All PR is not created equal: Irish vs. American

By Kelly Hayes

This summer I was afforded the amazing opportunity to intern abroad in Dublin, Ireland in Parliament. It was an amazing experience and I wouldn’t change any of it. After traveling to Vietnam with the Global Leadership Center, I unpacked and repacked my bags within five days and was off to Europe! Even with previous internship experience and two years of ImPRessions and PRSSA, I still didn’t know what to expect. The basics of public relations are the same everywhere, but how things are done and executed differ.

Working in Parliament I thought I would work a lot with social media, press releases and writing. While I didn’t work as much with social media, I did write all the time. Press releases were the norm. Media lists were my constant reference and parliamentary questions were my daily task. These job responsibilities really shed light on a major difference between U.S. public officials and those in Europe: our public officials tweet and use Facebook like no other but those in Europe still rely heavily on traditional media practices.

 I had to create an entire media database including every single newspaper and radio station in the Republic of Ireland. While I did advise certain social media practices, writing press releases/statements and sending them to newspapers and radio stations was my main job. When I was on my way to work every morning I saw many people with newspapers tucked under their arms and countless buses with radio show advertisements on them. In the U.S. we tend to be very social media focused, especially when it comes to politics. European public officials do use Facebook and Twitter but not to the extent where they are constantly tweeting and posting.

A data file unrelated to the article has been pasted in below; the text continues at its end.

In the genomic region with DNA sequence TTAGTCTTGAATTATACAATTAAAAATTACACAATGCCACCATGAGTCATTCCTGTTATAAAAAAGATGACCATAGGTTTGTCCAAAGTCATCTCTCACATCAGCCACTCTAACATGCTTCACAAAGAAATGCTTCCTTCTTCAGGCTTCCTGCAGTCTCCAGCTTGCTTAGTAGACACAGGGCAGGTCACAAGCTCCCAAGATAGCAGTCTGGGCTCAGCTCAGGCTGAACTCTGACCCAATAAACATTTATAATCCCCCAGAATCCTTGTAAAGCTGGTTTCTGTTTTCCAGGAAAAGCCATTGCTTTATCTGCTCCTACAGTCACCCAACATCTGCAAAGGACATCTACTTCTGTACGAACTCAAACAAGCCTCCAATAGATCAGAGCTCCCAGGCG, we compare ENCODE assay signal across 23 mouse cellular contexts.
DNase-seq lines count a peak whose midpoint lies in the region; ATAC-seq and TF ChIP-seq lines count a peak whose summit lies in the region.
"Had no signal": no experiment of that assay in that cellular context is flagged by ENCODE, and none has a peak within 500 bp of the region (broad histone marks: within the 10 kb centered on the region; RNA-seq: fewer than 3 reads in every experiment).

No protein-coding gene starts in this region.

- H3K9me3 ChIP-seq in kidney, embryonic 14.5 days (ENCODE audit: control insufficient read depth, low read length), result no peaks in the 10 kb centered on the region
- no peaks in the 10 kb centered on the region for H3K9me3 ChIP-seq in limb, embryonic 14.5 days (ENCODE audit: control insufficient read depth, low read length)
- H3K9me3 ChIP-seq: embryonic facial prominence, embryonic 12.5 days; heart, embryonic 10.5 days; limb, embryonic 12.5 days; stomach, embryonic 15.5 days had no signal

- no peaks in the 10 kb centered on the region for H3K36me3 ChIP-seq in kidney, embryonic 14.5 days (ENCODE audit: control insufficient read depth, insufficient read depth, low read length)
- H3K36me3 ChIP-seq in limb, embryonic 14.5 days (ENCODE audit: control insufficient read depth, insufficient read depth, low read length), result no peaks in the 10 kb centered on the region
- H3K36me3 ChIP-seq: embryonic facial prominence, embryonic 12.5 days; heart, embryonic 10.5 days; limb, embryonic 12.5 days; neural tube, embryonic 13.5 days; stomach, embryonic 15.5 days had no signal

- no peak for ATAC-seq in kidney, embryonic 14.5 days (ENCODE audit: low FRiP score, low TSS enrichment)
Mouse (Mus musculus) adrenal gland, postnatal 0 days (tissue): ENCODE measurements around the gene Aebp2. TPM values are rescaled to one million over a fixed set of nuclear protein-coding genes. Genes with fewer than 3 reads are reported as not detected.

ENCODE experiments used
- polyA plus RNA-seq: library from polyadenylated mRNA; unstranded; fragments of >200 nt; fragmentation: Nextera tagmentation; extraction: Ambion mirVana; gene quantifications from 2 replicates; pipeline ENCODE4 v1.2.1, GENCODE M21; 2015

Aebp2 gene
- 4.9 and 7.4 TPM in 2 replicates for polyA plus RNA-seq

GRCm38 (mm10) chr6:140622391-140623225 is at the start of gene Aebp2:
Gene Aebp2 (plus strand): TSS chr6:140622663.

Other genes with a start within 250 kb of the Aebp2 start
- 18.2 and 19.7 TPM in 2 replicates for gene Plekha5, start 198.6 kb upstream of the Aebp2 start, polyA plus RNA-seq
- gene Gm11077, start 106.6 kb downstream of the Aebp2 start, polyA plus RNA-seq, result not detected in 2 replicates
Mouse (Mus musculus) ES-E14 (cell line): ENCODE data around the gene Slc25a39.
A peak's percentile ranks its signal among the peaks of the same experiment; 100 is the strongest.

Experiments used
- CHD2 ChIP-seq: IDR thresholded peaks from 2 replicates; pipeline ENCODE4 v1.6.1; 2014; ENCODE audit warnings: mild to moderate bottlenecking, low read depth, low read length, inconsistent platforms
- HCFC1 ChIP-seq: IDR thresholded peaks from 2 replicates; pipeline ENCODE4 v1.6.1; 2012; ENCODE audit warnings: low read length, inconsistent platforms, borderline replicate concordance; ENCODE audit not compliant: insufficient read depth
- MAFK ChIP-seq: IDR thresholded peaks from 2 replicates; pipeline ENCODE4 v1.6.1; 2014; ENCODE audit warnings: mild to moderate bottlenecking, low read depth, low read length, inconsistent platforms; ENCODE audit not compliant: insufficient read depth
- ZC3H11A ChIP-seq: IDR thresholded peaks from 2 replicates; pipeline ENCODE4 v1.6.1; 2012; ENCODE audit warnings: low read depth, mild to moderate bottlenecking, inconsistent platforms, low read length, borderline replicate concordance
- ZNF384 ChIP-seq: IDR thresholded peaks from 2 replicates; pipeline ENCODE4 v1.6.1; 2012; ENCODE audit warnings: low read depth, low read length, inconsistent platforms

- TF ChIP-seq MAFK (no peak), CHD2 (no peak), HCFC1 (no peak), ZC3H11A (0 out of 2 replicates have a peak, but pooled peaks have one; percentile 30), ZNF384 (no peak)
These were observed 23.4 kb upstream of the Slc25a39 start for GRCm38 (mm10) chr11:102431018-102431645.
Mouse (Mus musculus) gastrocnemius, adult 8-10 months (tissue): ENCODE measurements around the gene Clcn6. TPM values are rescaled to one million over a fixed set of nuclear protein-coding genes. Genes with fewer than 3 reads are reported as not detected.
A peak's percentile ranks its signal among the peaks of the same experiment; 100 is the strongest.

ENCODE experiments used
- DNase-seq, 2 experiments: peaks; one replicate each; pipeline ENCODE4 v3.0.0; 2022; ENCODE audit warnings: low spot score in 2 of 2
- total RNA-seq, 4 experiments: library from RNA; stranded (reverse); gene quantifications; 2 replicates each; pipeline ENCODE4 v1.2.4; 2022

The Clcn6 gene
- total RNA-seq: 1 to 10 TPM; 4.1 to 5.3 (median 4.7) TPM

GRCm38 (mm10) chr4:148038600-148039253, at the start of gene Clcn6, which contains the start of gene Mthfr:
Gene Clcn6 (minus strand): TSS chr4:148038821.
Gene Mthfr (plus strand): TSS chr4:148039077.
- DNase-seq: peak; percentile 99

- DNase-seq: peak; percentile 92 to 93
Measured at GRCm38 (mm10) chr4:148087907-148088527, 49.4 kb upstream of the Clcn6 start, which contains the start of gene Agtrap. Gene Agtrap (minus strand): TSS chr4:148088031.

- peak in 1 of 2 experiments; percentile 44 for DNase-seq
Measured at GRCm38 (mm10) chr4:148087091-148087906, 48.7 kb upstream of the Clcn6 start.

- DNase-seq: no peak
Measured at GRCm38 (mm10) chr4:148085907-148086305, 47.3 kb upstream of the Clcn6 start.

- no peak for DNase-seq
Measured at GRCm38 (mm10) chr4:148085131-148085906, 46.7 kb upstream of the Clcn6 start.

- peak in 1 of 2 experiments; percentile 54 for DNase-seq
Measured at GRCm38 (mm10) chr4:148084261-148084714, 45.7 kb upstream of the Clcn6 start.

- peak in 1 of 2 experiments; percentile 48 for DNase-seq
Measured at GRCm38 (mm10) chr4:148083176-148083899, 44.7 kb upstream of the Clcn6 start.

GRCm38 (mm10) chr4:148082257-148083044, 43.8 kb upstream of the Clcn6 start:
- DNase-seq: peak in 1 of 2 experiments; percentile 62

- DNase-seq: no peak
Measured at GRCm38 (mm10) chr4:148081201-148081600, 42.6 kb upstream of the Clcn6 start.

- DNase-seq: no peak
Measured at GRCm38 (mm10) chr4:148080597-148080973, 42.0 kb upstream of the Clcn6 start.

In 2012 the U.S. was reported to have the most Twitter, LinkedIn and Google+ users, as well as the largest increase in Instagram usage. While we are able to find Wi-Fi in almost every part of the country, Ireland is still struggling with that concept. I remember my boss repeatedly dealing with just trying to get wireless access to certain places in County Kerry. He didn’t even have Wi-Fi back at home because it wasn’t accessible. 

Shocker, right? Even in Dublin the best Wi-Fi reception was in Starbucks, which never fails to deliver. Overall Europe’s public officials will continue to rely on the newspaper and radio industry to get their message across. And what will our public officials be doing? Tweeting while they are in the chamber (which – in Irish parliament – is NOT advised).

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